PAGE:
Tuesday, April 3, 2012

A Girl Wrote It: Erin Singleton, Playwright

Erin Singleton performs weekly at The People’s Improv Theater with the indie team Student Driver. She also coaches improv. Erin received her BFA in Theatre from Stephens College in Columbia, MO. She has acted in many plays regionally and in NYC, as well as been in several shorts, including one with J.B. Smoove. For funzies, she likes to produce shot by shot recreations of 80's music videos with Student Driver. Check out their version of Wham’s Wake Me Up Before You Go-Go on Funny or Die.
  • Your monologue, Bologna Sandwiches, will be performed as a part of our upcoming production of A Girl Wrote It. Can you tell us about what inspired it? 
I wanted to write about something a character would have trouble admitting to anyone, especially herself, while keeping that vulnerability veiled with humor. I know a lot of women who have felt similarly to this character – it’s usually right before they start feeling like an adult for the first time.
  • How did you first get involved in theatre? When did you know that you wanted to be a writer? What made you want to start writing plays? 
I grew up living and breathing basketball (believe it or not). I suffered a back injury in high school that forced me out of the game and left me sulking on my mom’s couch. She was anxious for me to find something, anything else to do, so she bought me season tickets to the Landers Theatre, a beautiful theater an hour from our home. I saw my first play when I was fifteen. I was mesmerized. The following season I played Juliet at that same theater. I studied every aspect of theatre in college, I like crafting a story from every angle. When I got into live comedy a couple years ago, writing seemed like the natural next step. I’m a newbie to the writer world.
  • Who or what has been your biggest influence as a writer? What inspires you to get to the page?
Like any woman in comedy right now, I love Tina Fey. I will gobble up anything Aaron Sorkin writes. I love writers who strive to give every character integrity, and I think Sorkin is one of the best examples of that. My friends I do improv with are always inspiring me in every way. However, the person who inspires/encourages me the most is my husband. Having someone who believes in your smarts and your talents who also happens to sleep next to you is pretty awesome.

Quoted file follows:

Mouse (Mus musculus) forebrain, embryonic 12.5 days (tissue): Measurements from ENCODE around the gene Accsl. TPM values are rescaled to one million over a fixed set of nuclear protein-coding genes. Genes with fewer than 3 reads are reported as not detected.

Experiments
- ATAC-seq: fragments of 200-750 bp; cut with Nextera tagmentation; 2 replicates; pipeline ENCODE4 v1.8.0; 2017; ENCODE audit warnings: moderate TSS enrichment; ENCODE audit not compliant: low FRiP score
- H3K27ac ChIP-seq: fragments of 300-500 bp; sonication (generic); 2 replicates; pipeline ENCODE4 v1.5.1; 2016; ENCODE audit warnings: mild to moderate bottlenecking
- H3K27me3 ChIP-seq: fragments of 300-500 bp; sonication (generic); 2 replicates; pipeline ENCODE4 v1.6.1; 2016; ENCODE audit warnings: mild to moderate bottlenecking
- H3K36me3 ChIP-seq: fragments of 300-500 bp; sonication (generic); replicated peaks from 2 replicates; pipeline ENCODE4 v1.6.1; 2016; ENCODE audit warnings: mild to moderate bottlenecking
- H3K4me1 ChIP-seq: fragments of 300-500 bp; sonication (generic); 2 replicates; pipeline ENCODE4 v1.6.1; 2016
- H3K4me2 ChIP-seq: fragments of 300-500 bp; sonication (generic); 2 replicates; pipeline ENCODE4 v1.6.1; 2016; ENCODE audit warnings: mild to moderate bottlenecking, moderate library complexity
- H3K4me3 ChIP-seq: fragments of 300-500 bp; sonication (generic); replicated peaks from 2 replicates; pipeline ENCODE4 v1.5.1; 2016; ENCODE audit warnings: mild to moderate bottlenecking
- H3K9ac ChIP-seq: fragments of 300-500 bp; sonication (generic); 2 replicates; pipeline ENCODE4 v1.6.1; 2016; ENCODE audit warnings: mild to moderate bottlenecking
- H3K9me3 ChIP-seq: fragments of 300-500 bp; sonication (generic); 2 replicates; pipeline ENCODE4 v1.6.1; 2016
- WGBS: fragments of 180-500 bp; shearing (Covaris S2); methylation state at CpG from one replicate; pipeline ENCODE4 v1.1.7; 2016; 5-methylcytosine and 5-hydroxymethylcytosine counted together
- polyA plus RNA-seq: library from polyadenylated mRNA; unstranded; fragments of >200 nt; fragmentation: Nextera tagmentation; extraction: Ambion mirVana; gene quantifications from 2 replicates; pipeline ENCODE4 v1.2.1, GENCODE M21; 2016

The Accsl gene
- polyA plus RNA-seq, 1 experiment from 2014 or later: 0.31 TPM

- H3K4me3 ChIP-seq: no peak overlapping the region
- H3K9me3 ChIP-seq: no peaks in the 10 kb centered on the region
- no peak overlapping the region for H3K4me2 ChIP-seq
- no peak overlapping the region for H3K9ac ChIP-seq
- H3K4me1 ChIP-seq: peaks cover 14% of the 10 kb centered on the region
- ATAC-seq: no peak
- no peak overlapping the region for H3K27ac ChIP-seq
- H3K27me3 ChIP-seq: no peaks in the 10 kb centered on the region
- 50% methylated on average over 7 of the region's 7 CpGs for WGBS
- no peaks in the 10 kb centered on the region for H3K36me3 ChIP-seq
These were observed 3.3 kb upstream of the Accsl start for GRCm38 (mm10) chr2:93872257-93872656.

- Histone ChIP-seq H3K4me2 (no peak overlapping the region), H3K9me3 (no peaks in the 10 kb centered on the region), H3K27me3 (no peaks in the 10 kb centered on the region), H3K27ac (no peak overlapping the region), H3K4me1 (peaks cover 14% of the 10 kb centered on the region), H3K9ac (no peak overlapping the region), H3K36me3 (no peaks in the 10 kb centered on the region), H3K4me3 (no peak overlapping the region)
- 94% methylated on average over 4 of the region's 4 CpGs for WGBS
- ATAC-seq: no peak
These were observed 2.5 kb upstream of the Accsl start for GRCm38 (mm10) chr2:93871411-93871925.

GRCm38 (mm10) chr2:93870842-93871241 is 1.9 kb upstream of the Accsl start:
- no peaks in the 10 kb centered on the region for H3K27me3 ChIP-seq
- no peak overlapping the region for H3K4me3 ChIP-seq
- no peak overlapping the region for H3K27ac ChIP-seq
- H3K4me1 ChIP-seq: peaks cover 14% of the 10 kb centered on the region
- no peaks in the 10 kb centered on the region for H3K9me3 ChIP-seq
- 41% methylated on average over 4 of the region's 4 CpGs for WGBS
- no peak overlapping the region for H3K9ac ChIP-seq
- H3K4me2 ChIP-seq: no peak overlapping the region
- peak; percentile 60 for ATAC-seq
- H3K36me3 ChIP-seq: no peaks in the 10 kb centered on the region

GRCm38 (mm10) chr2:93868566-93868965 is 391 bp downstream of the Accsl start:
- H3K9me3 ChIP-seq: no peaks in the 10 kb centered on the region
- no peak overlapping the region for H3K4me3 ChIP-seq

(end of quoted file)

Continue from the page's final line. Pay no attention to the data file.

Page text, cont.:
• In terms of your creative process, do you have a particular ritual when it comes to writing? If so, can you share it with us?
No, not really. I’m still figuring out my process. Right now I start with a want or feeling to communicate. I get that down on paper in all its vague glory, then lots of rewriting and refining! 
  • I read somewhere that – in addition to writing – you regularly perform improv and sketch comedy at The PIT (People’s Improv Theatre). How would you say that experience has contributed to your work as a writer?
Tremendously! Improv is writing on your feet. I do longform improv, which means we are basically creating a 20-25 minute play in front of an audience. Improv teaches me economy of language. It opens me up to my impulses. It demonstrates how rewarding it can be for an audience to see something from earlier in the show brought back throughout a piece when you least expect it. I could go on and on (this “economy of language” thing is an ongoing challenge for me). As for sketch, it allows me to explore non-realistic worlds. My sense of humor can be a little looney toons, and sketch celebrates that.
  • Can you tell us about any other projects you’re working on right now? 
I recently wrote an essay titled Paris Hilton Wears a Burqa. I’d love to expand that into something more. You can catch my indie improv team, Student Driver, every Sunday at 7pm at The People’s Improv Theater. You can also check The PIT’s website for details on the Indie-pendence Day festival we host.

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